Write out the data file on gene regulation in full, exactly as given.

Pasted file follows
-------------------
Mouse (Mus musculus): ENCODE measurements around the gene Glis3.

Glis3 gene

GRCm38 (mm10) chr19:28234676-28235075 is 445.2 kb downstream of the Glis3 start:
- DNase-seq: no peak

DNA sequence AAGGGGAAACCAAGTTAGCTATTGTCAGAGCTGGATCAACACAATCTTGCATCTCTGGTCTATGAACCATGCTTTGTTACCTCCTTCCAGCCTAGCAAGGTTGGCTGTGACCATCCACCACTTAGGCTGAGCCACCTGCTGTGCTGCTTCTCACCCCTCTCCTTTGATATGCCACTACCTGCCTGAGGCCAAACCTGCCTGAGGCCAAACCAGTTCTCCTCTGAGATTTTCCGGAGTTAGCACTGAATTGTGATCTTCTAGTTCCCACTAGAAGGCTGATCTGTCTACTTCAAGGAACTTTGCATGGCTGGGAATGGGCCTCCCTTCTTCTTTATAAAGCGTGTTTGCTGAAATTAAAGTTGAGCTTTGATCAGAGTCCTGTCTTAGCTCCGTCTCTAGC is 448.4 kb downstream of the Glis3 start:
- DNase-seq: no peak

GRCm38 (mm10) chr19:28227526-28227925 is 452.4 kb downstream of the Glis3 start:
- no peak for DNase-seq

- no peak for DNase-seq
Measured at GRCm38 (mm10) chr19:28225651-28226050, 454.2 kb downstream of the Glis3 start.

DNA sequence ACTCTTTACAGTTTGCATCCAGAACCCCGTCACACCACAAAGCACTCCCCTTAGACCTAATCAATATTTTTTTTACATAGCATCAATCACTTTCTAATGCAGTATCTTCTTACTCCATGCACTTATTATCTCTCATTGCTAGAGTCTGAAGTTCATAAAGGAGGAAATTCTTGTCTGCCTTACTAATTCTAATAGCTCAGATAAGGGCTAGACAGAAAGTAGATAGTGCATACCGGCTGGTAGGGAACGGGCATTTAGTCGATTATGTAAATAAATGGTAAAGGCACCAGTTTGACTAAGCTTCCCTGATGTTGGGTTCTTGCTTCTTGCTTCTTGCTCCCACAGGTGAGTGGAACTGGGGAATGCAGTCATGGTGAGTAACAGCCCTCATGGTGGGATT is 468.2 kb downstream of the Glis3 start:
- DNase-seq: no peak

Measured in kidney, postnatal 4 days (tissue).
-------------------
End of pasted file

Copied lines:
Mouse (Mus musculus): ENCODE measurements around the gene Glis3.

Glis3 gene

GRCm38 (mm10) chr19:28234676-28235075 is 445.2 kb downstream of the Glis3 start:
- DNase-seq: no peak

DNA sequence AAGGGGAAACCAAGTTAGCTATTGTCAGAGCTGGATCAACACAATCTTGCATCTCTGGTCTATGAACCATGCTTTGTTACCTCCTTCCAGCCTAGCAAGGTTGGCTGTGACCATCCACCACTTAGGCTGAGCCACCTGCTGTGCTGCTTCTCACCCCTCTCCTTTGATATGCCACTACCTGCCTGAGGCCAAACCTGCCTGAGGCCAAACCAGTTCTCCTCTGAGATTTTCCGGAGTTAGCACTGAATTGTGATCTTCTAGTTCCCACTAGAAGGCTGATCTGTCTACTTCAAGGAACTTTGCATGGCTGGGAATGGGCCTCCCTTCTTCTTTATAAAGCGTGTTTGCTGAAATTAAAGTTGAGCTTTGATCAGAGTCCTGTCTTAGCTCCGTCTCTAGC is 448.4 kb downstream of the Glis3 start:
- DNase-seq: no peak

GRCm38 (mm10) chr19:28227526-28227925 is 452.4 kb downstream of the Glis3 start:
- no peak for DNase-seq

- no peak for DNase-seq
Measured at GRCm38 (mm10) chr19:28225651-28226050, 454.2 kb downstream of the Glis3 start.

DNA sequence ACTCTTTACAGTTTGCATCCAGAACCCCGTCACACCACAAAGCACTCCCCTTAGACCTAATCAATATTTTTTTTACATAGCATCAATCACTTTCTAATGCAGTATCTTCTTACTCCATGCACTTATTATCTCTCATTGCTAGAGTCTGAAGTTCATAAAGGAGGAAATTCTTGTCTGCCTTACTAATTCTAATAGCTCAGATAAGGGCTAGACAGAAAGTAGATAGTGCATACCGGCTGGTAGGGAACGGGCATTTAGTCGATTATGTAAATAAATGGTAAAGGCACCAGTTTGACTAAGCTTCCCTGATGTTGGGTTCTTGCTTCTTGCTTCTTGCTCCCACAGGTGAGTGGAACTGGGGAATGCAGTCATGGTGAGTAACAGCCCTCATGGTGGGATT is 468.2 kb downstream of the Glis3 start:
- DNase-seq: no peak

Measured in kidney, postnatal 4 days (tissue).